Running Style: While Mage won his debut leading from start to finish, he has since demonstrated a habit of breaking slowly from the starting gate. That very likely helped him somewhat in the Kentucky Derby given the swift pace of :22.35 for the opening quarter-mile and :45.73 for the first half-mile.

Recent history had shown that tactical speed was a valuable weapon in the Kentucky Derby, but the pace in the first jewel of the Triple Crown essentially eliminated from contention every contender close to the front with the exception of Two Phil’s. The Preakness Stakes, like the Derby, has tended to favor horses with tactical speed as eight of the last 10 winners were within three lengths of the pace after the first quarter-mile with Rombauer in 2021 and Exaggerator in 2016 the lone exceptions. The Belmont Stakes, should Mage move on with Triple Crown aspirations intact, can be difficult for pure closers because the sweeping turns on a 1 ½-mile track lead to significant ground loss.

Connections: Ramiro Restrepo and his friend, Gustavo Delgado Jr., purchased Mage for $290,000 at the 2022 Fasig-Tipton Midlantic 2-year-olds in training sale in Timonium, Md. Restrepo, who works for Fasig-Tipton Co. as its South Florida market representative, discussed going well over budget for the Good Magic colt in this interview on America’s Best Racing April 11.

The condensed version is that trainer Gustavo Delgado Sr. set a $100,000 limit, Restrepo and Delgado Jr. (assistant to his father) really liked the colt and knew they would need to spend more and agreed to set a $200,000 ceiling, then Delgado Jr. urged Restrepo to push higher until the duo landed him with the final price of $290,000.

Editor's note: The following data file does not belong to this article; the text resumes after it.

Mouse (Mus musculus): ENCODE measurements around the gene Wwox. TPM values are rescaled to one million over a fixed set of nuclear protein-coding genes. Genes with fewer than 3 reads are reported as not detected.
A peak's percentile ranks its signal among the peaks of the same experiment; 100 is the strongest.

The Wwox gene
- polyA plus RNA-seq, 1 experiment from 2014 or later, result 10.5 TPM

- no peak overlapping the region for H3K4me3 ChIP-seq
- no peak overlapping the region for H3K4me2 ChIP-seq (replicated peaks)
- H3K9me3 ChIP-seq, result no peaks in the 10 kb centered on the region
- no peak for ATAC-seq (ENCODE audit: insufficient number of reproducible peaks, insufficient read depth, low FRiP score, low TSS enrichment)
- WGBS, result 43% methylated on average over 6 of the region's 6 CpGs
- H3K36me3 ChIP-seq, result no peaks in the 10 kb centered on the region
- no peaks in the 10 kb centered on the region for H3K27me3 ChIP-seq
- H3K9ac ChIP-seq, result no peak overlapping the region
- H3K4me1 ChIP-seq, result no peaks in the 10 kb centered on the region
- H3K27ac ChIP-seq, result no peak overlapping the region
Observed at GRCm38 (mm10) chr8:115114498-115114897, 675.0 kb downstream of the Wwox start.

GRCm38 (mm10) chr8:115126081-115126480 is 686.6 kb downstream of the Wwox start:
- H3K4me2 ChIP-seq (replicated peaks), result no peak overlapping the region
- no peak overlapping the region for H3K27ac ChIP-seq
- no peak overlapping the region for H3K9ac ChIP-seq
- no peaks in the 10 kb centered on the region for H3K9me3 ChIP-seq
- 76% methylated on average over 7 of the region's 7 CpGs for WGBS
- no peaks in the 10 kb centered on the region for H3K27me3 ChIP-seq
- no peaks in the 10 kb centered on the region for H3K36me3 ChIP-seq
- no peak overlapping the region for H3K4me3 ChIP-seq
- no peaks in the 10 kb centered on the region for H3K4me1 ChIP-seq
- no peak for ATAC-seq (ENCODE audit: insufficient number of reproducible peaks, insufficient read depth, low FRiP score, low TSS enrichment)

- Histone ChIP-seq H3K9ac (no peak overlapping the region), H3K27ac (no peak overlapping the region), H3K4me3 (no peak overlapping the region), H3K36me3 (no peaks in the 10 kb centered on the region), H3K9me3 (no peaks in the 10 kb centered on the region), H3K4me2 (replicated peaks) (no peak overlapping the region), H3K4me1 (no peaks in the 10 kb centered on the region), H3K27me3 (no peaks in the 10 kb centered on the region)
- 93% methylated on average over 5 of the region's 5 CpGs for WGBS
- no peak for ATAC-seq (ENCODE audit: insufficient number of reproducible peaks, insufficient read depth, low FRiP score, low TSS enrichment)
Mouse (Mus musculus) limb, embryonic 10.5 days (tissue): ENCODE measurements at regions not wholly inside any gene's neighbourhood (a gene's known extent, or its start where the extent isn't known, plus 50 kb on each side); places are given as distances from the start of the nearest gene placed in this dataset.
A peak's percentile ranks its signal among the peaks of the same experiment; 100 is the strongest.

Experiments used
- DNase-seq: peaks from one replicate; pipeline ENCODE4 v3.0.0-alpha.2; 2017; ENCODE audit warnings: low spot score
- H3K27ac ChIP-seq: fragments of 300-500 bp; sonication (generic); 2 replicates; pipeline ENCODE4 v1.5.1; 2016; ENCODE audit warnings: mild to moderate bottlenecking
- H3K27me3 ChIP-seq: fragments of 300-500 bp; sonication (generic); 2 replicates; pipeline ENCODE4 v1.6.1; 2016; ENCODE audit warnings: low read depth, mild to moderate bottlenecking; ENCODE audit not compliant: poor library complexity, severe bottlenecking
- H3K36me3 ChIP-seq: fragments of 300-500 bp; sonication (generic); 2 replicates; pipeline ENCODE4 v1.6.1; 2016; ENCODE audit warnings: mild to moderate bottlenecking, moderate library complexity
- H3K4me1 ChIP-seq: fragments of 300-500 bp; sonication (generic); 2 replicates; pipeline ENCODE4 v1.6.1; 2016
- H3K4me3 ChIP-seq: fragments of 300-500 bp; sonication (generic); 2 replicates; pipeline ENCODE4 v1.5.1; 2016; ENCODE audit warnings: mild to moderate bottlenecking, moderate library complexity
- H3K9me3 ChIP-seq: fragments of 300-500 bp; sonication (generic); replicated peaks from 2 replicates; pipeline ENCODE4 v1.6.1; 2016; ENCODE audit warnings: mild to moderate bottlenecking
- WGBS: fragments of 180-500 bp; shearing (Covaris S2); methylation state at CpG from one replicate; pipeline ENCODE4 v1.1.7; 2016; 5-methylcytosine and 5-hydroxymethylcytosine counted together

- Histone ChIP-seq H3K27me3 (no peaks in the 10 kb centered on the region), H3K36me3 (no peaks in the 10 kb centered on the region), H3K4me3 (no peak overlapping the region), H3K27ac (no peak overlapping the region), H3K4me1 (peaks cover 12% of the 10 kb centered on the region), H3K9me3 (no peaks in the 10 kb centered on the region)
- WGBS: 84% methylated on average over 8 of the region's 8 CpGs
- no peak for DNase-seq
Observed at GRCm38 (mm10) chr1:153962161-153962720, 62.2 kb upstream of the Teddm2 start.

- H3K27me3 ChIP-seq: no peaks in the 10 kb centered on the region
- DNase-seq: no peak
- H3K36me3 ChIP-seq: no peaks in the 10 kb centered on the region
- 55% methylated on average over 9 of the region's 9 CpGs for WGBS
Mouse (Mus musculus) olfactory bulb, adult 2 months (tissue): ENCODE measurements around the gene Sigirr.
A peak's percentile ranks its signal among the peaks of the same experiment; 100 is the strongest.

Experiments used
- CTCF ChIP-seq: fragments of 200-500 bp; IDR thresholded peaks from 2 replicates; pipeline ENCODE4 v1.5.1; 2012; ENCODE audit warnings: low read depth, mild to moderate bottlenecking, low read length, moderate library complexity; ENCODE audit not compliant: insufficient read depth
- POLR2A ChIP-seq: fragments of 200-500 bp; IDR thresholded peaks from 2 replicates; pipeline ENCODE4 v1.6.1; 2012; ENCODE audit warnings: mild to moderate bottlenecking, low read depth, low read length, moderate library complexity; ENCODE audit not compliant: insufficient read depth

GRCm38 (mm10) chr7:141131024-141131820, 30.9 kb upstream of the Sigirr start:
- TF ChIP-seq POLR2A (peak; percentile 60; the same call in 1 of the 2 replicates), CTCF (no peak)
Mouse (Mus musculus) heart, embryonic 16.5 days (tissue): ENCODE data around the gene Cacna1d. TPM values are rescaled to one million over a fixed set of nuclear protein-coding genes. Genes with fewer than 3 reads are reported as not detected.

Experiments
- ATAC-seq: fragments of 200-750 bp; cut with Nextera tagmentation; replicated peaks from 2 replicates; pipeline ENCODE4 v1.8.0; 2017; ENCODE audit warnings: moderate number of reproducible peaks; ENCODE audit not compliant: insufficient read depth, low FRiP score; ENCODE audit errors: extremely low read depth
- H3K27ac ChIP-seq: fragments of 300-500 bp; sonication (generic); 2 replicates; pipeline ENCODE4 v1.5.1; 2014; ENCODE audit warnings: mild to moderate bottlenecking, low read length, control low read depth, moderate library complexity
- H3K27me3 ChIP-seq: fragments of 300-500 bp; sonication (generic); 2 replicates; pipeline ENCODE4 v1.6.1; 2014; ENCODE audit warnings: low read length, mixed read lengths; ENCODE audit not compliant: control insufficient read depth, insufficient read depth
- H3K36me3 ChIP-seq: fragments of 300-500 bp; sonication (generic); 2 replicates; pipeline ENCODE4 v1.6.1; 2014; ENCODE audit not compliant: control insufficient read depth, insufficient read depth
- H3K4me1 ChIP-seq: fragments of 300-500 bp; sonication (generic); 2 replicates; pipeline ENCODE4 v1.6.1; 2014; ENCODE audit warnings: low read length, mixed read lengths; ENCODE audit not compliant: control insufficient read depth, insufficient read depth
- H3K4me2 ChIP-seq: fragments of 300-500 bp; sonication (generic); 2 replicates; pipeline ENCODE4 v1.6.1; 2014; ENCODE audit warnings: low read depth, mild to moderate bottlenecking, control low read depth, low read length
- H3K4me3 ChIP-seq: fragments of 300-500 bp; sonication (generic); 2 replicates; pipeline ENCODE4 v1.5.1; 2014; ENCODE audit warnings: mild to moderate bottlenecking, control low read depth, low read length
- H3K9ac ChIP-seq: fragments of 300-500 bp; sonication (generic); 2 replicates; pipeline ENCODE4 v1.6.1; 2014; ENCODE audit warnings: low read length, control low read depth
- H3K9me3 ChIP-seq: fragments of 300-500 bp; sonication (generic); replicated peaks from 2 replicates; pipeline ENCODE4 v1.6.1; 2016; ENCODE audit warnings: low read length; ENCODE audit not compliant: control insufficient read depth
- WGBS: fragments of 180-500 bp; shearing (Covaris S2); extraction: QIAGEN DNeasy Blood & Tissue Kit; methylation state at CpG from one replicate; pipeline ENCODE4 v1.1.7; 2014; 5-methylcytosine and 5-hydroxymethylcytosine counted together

A crowded and celebratory winner’s circle. (Eclipse Sportswire)

“The consignor is coming up to me to say, ‘Congratulations.’ Other friends of yours are there and they are saying, ‘Great get,’” Restrepo told Tom Pedulla. “In my mind, I’m thinking, ‘Well, we’ve got to get to work. We need some strong partners here because I just signed for a ticket that I’m going to have to go under the floor boards, under the mattress to get.”

Restrepo reached out to Sam Herzberg of Sterling Racing, who Restrepo has known for more than 10 years, and friends Chase Chamberlin and Brian Doxtator of CMNWLTH, which sells micro-shares in promising horses, and Mage’s partnership was born. Molly Rollins of BloodHorse put together a nice feature on the partnership, their different backgrounds, and how everything came together.

Gustavo Delgado Sr. swept the Triple Crown races three times in his native Venezuela and moved to the U.S. for good about eight years ago to pursue victories in the biggest races in North America, inspired by 1971 Derby and Preakness winner Canonero II, who had Venezuelan connections. A Maracaibo, Venezuela native, Delgado earned his first U.S. stakes win with Grand Bili in the Grade 3 Carry Back Stakes in July 2015. Mage is his third Grade 1 winner, joining Bodexpress and Paola Queen, and was his third starter in the Kentucky Derby.

Jockey Javier Castellano also is a native of Maracaibo, Venezuela. He built a Hall of Fame career in the United States, winning more than 5,600 races since taking out his license in the states in 1997 while amassing four Eclipse Awards as outstanding jockey and 12 wins in the Breeders’ Cup World Championships. Castellano has also won the Preakness twice with Bernardini (2006) and Cloud Computing (2017), but his 0-for-15 record in the Kentucky Derby prior to this year’s race did not sit well with him.